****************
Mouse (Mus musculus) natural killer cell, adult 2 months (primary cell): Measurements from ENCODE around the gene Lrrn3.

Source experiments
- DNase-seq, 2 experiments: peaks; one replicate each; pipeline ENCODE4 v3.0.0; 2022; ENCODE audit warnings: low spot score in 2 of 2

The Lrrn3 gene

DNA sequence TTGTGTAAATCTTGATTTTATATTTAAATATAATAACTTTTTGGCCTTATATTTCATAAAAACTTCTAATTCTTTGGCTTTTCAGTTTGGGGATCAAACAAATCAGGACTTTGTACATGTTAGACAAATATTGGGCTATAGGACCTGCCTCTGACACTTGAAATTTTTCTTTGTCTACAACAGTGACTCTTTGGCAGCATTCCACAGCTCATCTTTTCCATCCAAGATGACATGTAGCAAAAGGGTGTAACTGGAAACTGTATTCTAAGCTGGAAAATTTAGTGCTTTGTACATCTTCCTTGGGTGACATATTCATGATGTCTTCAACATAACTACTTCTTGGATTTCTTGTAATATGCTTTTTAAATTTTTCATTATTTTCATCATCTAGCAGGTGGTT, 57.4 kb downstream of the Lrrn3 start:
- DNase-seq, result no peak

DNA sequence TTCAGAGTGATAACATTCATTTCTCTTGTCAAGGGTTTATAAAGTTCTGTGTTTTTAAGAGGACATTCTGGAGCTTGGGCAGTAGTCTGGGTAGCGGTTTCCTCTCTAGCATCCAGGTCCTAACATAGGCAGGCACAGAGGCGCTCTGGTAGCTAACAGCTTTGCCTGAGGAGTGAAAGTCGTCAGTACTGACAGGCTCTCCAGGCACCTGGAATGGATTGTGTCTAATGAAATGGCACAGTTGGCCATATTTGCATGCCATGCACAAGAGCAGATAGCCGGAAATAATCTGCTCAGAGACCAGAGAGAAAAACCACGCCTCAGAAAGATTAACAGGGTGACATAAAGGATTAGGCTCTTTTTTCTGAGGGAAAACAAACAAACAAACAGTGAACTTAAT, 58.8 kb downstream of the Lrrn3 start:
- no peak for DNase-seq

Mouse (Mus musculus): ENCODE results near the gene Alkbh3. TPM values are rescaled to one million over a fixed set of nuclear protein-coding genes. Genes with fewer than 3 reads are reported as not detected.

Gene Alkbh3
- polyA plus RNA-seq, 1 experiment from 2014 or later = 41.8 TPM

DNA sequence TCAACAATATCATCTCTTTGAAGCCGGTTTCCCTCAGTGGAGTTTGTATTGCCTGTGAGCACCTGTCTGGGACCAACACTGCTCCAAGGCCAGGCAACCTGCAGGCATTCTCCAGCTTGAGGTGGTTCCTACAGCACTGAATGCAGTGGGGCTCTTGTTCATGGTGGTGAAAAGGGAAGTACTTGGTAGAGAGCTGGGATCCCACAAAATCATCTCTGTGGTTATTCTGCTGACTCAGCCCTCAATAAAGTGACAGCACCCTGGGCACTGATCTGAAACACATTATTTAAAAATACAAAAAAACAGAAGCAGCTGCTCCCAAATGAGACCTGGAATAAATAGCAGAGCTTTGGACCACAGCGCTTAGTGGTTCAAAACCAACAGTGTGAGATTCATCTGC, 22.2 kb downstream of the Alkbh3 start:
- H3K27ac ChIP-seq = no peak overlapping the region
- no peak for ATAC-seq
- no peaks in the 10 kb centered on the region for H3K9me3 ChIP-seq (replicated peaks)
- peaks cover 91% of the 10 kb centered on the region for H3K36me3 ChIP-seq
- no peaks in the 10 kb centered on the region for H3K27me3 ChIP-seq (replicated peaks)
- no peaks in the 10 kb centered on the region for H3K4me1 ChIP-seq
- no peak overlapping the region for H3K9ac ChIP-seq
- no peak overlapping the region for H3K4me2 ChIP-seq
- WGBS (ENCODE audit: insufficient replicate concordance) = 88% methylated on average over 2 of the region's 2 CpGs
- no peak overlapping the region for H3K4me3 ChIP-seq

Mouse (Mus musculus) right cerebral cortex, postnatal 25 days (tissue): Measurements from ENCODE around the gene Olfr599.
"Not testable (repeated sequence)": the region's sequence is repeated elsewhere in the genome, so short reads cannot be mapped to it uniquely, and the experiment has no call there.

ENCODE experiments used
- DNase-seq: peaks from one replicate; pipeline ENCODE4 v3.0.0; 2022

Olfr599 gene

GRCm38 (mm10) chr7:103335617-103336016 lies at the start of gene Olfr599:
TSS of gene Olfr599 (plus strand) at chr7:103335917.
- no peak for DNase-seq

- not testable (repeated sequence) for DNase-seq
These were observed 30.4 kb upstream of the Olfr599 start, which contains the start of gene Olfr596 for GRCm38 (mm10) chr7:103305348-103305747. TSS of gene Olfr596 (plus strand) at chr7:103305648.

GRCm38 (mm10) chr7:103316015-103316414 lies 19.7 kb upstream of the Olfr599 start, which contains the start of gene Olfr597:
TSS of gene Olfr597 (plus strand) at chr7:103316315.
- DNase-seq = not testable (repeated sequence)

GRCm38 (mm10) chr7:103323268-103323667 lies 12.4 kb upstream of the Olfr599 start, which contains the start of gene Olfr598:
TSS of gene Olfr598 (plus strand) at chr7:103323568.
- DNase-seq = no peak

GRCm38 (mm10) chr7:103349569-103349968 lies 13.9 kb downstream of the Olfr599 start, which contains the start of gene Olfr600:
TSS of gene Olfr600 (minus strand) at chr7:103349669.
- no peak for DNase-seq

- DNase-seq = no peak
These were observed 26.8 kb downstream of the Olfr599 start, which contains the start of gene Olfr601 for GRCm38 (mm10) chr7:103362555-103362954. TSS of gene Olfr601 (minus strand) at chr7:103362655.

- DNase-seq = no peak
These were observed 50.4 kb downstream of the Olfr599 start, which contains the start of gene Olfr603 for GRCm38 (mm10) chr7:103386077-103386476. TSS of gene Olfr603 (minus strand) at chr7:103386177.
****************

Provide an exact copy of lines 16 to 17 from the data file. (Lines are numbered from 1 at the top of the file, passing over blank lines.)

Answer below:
- peaks cover 91% of the 10 kb centered on the region for H3K36me3 ChIP-seq
- no peaks in the 10 kb centered on the region for H3K27me3 ChIP-seq (replicated peaks)